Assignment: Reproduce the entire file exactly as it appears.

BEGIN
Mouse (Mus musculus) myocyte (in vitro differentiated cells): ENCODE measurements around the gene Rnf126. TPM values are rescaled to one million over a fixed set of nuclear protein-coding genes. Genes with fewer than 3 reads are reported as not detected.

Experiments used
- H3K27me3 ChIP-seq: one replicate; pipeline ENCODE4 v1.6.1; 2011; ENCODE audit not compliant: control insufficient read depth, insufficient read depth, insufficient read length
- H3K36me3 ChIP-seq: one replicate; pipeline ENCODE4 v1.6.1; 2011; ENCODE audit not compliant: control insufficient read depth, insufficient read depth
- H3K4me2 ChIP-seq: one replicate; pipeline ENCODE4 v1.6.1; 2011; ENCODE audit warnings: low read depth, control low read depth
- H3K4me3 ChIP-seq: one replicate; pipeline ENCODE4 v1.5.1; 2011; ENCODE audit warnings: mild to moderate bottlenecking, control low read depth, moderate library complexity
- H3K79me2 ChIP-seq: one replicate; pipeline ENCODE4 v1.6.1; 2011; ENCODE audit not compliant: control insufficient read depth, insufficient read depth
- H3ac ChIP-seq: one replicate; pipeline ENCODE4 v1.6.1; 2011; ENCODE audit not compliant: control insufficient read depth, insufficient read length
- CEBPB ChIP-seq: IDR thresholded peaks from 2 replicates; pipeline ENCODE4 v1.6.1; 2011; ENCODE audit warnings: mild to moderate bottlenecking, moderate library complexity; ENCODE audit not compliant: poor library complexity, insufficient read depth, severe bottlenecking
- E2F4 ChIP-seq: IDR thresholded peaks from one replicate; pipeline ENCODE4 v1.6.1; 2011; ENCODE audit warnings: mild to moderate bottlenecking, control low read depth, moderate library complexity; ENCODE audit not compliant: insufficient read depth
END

Mouse (Mus musculus) myocyte (in vitro differentiated cells): ENCODE measurements around the gene Rnf126. TPM values are rescaled to one million over a fixed set of nuclear protein-coding genes. Genes with fewer than 3 reads are reported as not detected.

Experiments used
- H3K27me3 ChIP-seq: one replicate; pipeline ENCODE4 v1.6.1; 2011; ENCODE audit not compliant: control insufficient read depth, insufficient read depth, insufficient read length
- H3K36me3 ChIP-seq: one replicate; pipeline ENCODE4 v1.6.1; 2011; ENCODE audit not compliant: control insufficient read depth, insufficient read depth
- H3K4me2 ChIP-seq: one replicate; pipeline ENCODE4 v1.6.1; 2011; ENCODE audit warnings: low read depth, control low read depth
- H3K4me3 ChIP-seq: one replicate; pipeline ENCODE4 v1.5.1; 2011; ENCODE audit warnings: mild to moderate bottlenecking, control low read depth, moderate library complexity
- H3K79me2 ChIP-seq: one replicate; pipeline ENCODE4 v1.6.1; 2011; ENCODE audit not compliant: control insufficient read depth, insufficient read depth
- H3ac ChIP-seq: one replicate; pipeline ENCODE4 v1.6.1; 2011; ENCODE audit not compliant: control insufficient read depth, insufficient read length
- CEBPB ChIP-seq: IDR thresholded peaks from 2 replicates; pipeline ENCODE4 v1.6.1; 2011; ENCODE audit warnings: mild to moderate bottlenecking, moderate library complexity; ENCODE audit not compliant: poor library complexity, insufficient read depth, severe bottlenecking
- E2F4 ChIP-seq: IDR thresholded peaks from one replicate; pipeline ENCODE4 v1.6.1; 2011; ENCODE audit warnings: mild to moderate bottlenecking, control low read depth, moderate library complexity; ENCODE audit not compliant: insufficient read depth